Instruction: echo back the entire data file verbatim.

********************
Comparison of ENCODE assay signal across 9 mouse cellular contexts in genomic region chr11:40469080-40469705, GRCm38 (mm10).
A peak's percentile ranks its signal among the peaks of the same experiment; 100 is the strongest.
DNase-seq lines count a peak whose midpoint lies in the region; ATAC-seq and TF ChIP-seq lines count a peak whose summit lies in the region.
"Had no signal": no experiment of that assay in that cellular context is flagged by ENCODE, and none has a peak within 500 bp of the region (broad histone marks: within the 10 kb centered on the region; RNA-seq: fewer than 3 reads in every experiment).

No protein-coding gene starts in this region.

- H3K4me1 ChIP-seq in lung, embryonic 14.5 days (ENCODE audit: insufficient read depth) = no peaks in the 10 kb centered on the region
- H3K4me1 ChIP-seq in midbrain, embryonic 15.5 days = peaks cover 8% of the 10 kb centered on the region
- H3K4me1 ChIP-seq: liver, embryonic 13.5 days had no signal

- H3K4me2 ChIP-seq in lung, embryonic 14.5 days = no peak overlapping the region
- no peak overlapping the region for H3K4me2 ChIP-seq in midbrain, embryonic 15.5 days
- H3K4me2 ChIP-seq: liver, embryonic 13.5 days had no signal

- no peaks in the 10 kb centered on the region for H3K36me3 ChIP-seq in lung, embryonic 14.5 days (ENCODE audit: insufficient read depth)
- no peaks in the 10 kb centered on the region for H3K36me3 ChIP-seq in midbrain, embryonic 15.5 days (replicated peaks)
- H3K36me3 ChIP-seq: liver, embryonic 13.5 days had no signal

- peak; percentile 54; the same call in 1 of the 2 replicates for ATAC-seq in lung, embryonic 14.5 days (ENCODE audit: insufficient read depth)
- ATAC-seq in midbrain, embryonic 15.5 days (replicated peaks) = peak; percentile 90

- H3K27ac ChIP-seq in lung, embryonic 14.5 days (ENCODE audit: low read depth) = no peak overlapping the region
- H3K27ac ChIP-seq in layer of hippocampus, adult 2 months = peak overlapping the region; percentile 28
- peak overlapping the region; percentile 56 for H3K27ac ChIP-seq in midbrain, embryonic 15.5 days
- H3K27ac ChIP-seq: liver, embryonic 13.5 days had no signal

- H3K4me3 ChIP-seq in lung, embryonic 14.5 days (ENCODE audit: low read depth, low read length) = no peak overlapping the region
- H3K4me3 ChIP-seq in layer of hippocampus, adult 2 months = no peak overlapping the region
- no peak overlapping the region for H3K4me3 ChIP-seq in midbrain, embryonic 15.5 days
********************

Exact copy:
Comparison of ENCODE assay signal across 9 mouse cellular contexts in genomic region chr11:40469080-40469705, GRCm38 (mm10).
A peak's percentile ranks its signal among the peaks of the same experiment; 100 is the strongest.
DNase-seq lines count a peak whose midpoint lies in the region; ATAC-seq and TF ChIP-seq lines count a peak whose summit lies in the region.
"Had no signal": no experiment of that assay in that cellular context is flagged by ENCODE, and none has a peak within 500 bp of the region (broad histone marks: within the 10 kb centered on the region; RNA-seq: fewer than 3 reads in every experiment).

No protein-coding gene starts in this region.

- H3K4me1 ChIP-seq in lung, embryonic 14.5 days (ENCODE audit: insufficient read depth) = no peaks in the 10 kb centered on the region
- H3K4me1 ChIP-seq in midbrain, embryonic 15.5 days = peaks cover 8% of the 10 kb centered on the region
- H3K4me1 ChIP-seq: liver, embryonic 13.5 days had no signal

- H3K4me2 ChIP-seq in lung, embryonic 14.5 days = no peak overlapping the region
- no peak overlapping the region for H3K4me2 ChIP-seq in midbrain, embryonic 15.5 days
- H3K4me2 ChIP-seq: liver, embryonic 13.5 days had no signal

- no peaks in the 10 kb centered on the region for H3K36me3 ChIP-seq in lung, embryonic 14.5 days (ENCODE audit: insufficient read depth)
- no peaks in the 10 kb centered on the region for H3K36me3 ChIP-seq in midbrain, embryonic 15.5 days (replicated peaks)
- H3K36me3 ChIP-seq: liver, embryonic 13.5 days had no signal

- peak; percentile 54; the same call in 1 of the 2 replicates for ATAC-seq in lung, embryonic 14.5 days (ENCODE audit: insufficient read depth)
- ATAC-seq in midbrain, embryonic 15.5 days (replicated peaks) = peak; percentile 90

- H3K27ac ChIP-seq in lung, embryonic 14.5 days (ENCODE audit: low read depth) = no peak overlapping the region
- H3K27ac ChIP-seq in layer of hippocampus, adult 2 months = peak overlapping the region; percentile 28
- peak overlapping the region; percentile 56 for H3K27ac ChIP-seq in midbrain, embryonic 15.5 days
- H3K27ac ChIP-seq: liver, embryonic 13.5 days had no signal

- H3K4me3 ChIP-seq in lung, embryonic 14.5 days (ENCODE audit: low read depth, low read length) = no peak overlapping the region
- H3K4me3 ChIP-seq in layer of hippocampus, adult 2 months = no peak overlapping the region
- no peak overlapping the region for H3K4me3 ChIP-seq in midbrain, embryonic 15.5 days